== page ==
Most people are aware of common sources of stress. Work and school can cause frustration and anxiety, as well as certain family issues. Managing a medical condition can be stressful just like financial shortfalls. But there are some sources of stress that don’t enter people’s minds very often. And, just because you aren’t aware of its impact on your life, that doesn’t make the effects any less real.
To help you find (and manage) surprising sources of stress in the modern world, consider these tips.
Current Events and Daily News
We are taught to pay attention to the world around us. Often, that involves keeping up with current events. Whether you focus on local news or spend more time investigating a larger world view, issues from anywhere across the globe can be a source of stress for you as well.
Spending time fixated on disasters (natural or manmade) can increase stress levels, especially if you internalize the negative feelings associated with an event. But that doesn’t mean you should stick your head in the sand and avoid hearing about all news. Instead, your best bet is to actually become more educated about the situations at hand.
For example, a 60-second piece of news coverage on the current economic and political climate in Iran may leave you nervous. Then, the news piece ends and leaves you with only the slightest glimpse into the day’s happenings. But, if you dig a little deeper, such as by reading articles by Mark Dubowitz, you can get the additional information you need to form a more complete picture.
Simply observing someone else managing a stressful situation can increase your stress levels. For example, if a coworker is preparing for a challenging presentation, and they are at the desk next to you, watching them navigate stressful conditions can make you more stressed. This common reaction is referred to as empathic stress.
The same occurs when you know someone who has experienced an unexpected trauma, like an accident or acute, serious illness. Not only do you feel bad for them, but you also become more aware of the risks to yourself in your daily life. Often, we pay little attention to these potential scenarios during our normal lives. However, having someone you know experience it makes the risks more apparent, and that can lead to additional stress.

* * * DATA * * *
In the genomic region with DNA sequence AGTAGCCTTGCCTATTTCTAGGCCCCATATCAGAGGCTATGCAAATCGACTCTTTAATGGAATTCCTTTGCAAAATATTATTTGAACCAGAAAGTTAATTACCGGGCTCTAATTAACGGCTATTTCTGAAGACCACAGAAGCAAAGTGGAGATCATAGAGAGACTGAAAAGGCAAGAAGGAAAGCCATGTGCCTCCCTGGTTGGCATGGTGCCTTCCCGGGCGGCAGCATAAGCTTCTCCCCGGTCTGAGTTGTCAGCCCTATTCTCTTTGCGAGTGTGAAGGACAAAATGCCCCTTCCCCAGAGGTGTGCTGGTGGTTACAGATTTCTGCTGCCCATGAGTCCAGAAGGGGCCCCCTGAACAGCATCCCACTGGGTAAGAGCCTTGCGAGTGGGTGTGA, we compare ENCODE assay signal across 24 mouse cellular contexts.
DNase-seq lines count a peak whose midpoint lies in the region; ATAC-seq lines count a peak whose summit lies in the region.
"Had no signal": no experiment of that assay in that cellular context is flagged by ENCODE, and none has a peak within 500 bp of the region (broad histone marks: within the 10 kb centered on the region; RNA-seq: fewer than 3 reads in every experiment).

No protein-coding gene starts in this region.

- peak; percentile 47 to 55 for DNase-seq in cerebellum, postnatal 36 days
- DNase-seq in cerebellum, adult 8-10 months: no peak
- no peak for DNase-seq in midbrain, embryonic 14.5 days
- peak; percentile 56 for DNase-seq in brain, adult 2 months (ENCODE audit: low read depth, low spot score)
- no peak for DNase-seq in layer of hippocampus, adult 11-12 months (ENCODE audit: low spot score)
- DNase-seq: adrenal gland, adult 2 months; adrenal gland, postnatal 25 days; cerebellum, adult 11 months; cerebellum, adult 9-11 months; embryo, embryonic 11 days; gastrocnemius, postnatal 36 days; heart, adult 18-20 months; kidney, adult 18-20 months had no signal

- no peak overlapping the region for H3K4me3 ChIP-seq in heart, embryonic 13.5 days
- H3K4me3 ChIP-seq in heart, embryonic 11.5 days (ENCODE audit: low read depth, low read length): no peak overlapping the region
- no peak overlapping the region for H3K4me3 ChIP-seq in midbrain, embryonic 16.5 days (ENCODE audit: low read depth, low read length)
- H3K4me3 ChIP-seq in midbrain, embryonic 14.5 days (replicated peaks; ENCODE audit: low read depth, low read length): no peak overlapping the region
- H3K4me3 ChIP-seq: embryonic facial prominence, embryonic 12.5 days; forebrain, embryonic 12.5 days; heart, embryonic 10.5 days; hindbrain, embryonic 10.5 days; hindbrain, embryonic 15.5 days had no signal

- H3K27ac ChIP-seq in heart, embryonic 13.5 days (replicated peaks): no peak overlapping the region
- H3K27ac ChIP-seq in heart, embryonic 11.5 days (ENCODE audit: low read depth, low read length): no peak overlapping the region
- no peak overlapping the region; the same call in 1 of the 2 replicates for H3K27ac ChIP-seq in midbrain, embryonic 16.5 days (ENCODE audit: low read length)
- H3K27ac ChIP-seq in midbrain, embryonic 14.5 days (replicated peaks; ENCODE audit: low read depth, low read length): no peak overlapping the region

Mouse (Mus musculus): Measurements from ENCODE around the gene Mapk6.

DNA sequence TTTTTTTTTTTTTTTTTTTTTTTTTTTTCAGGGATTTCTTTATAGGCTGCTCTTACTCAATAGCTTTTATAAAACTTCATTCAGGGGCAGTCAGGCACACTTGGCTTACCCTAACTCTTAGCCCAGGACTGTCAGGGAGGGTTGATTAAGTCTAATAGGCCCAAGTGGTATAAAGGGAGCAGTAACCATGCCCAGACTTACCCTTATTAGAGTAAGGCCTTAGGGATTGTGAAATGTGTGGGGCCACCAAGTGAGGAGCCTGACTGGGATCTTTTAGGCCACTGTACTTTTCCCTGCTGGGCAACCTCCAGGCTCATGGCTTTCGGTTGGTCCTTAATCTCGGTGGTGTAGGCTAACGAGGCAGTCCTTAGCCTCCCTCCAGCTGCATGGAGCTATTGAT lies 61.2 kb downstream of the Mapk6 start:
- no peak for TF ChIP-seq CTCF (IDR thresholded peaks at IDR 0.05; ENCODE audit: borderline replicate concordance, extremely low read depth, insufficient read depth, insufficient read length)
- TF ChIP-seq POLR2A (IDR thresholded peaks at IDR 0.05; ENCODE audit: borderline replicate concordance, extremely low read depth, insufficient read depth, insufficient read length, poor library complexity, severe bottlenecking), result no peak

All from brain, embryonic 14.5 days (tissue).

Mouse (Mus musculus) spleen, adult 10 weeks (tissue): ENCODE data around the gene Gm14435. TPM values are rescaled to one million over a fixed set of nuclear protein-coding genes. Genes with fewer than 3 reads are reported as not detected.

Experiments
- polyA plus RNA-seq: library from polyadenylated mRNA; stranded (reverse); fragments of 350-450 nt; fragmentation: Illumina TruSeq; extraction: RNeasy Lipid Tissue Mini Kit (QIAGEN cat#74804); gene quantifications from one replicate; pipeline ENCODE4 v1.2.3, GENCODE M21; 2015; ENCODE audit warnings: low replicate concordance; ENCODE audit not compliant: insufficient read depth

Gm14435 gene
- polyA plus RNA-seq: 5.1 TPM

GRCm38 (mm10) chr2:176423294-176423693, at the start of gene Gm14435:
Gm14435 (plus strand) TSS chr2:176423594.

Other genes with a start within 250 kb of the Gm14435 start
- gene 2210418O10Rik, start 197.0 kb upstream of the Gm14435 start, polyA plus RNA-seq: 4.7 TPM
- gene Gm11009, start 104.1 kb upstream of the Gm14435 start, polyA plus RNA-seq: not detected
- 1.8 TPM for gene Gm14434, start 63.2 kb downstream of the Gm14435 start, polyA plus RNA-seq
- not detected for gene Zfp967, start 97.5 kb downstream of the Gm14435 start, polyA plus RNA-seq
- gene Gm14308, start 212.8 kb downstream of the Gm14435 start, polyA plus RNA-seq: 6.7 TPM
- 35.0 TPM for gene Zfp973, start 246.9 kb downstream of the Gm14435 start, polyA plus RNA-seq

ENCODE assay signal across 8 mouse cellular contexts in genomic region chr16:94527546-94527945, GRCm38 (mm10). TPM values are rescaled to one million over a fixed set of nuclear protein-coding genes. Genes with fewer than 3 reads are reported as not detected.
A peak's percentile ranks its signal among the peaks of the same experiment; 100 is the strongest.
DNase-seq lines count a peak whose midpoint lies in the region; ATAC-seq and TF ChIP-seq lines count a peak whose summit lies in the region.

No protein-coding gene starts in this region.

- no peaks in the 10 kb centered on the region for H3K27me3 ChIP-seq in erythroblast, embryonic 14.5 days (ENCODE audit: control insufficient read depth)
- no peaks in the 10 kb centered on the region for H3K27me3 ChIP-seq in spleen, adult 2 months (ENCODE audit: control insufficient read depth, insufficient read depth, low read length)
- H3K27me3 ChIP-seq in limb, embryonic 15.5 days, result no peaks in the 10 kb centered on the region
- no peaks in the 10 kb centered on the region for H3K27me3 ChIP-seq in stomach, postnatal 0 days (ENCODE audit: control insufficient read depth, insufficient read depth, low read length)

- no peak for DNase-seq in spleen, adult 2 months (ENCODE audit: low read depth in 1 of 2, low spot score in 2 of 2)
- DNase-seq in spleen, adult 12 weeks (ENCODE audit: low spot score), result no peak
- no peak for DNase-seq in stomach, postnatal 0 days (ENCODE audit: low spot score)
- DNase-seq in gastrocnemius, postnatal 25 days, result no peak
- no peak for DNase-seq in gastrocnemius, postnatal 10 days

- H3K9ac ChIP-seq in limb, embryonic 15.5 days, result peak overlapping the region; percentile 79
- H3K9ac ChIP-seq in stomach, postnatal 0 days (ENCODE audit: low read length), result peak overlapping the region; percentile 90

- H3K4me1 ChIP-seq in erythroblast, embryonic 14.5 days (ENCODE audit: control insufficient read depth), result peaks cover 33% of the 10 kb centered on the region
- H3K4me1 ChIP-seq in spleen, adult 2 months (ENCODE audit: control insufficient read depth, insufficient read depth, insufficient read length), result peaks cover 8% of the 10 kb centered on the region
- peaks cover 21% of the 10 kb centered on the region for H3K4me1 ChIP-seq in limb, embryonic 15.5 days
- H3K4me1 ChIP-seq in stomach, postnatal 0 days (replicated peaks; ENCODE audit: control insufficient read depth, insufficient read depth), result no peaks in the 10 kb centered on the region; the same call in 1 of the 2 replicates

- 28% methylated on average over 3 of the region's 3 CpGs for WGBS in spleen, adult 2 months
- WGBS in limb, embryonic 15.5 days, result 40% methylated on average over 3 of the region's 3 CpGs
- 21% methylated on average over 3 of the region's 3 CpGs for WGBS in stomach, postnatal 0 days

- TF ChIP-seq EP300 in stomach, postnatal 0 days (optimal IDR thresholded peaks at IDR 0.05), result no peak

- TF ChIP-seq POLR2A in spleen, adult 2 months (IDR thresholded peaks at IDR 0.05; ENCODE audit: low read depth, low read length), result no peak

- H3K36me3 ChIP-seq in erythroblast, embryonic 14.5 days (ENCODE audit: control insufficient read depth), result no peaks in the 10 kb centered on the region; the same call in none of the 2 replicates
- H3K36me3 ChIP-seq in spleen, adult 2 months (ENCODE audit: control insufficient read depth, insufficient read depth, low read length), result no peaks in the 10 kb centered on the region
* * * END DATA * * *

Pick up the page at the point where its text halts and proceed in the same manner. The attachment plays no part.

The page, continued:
Most of this stress has to do with mindset, so reframing the issues can help. First, it is important to realize that the stressful situation is happening to someone else, and not to you. Don’t internalize the stress of others as it is only harmful to your situation. If you find yourself holding on to this stress, use the same techniques you would use to manage personal stress. Deep breathing, meditation, and exercise can all be beneficial.
When people think of social media, they often picture a way to connect with friends and family regardless of the distance. But, it turns out, this drive to stay connected can actually increase stress. Some people feel the pressure of “keeping up with the Joneses” is more pronounced when you can observe the activities of others so quickly. Others are acutely aware of their lack of privacy, and that makes them uncomfortable.
Regardless of the reasons for the stress, the biggest key to managing it is to keep everything in perspective. Even if a friend or family member’s life looks perfect online, that doesn’t mean that it is. Additionally, don’t feel like you need to portray a perfect image yourself. And, don’t be afraid to put your device down from time to time, and simply enjoy the moment as it is occurring. Not everything is about creating a perfect post, so leave the phone at home and do things for the sake of doing them instead of for sharing them online later.